The S&W Number 2

Tam @ The Arms Room writes

The timing of the Number 2′s launch could not have been more propitious, coming as it did shortly on the heels of the shelling of Fort Sumter. Although it was never officially adopted by the U.S. Army, Yankee soldiers spent their own money ordering them to the point that S&W had to close their order books only a year or two into the war, and the revolver to this day is informally known as the “Old Army” model, despite its lack of official contracts.

Steve Johnson

Founder and Dictator-In-Chief of TFB. A passionate gun owner, a shooting enthusiast and totally tacti-uncool. Favorite first date location: any gun range. Steve can be contacted here.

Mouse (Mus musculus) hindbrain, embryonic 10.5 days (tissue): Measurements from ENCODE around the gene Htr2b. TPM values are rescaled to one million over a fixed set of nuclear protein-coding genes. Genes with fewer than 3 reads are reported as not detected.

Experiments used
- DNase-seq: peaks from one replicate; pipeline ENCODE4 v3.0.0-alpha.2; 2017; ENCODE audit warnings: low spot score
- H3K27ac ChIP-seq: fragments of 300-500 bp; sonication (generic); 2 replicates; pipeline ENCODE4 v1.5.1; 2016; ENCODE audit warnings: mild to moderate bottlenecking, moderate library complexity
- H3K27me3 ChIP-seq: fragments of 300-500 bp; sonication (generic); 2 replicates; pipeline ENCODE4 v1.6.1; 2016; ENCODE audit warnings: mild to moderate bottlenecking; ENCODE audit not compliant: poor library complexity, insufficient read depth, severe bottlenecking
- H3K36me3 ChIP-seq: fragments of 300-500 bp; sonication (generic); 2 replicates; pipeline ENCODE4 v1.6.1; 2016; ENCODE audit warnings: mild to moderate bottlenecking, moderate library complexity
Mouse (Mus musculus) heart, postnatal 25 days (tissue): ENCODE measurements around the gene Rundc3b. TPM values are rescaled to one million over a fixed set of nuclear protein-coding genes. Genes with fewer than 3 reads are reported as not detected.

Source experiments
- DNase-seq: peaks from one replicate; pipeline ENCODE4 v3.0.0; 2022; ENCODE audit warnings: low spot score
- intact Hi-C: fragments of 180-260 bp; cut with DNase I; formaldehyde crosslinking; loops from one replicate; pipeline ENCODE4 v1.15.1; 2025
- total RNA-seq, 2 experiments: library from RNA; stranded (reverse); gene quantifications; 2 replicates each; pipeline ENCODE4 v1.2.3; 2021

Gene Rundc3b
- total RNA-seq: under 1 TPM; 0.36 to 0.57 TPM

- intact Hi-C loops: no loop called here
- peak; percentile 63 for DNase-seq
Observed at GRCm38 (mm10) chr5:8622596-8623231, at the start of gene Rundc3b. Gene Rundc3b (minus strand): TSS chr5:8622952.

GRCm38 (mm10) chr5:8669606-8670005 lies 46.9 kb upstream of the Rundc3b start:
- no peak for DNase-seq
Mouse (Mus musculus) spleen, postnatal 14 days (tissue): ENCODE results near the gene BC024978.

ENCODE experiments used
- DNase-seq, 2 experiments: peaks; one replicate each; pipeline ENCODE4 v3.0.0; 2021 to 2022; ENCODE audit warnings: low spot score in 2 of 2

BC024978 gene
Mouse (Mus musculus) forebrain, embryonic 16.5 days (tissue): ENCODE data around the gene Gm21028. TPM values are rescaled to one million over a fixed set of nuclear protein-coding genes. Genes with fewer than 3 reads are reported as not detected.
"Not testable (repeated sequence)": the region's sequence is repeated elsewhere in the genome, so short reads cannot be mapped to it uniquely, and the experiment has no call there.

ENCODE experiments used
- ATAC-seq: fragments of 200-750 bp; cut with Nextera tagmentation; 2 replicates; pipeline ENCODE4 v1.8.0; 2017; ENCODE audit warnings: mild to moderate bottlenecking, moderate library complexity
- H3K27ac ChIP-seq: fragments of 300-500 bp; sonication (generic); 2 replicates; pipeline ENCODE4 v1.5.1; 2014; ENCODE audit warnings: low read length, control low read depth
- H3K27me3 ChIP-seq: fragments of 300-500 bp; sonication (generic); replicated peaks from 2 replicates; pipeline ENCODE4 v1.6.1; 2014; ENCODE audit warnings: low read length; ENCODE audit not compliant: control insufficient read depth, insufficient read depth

• Dave

    It appears that the trigger is a solid non moving piece of metal. Could somebody please explain how this pistol was actually fired?

  • Cymond

    It’s called a spur trigger – the real trigger is a thick blade in the middle of the spur. Spur triggers are still used on North American Arms mini revolvers. Take a look at them if you want to see more.

  • Moss E. Berg

    Looks like a derringer style trigger. The trigger in the picture looks to be in the depressed position. Just visualize the blade of a glock trigger safety that is pressed as you pull the main trigger. This style trigger is positioned in between the fixed outer parts of the trig frame.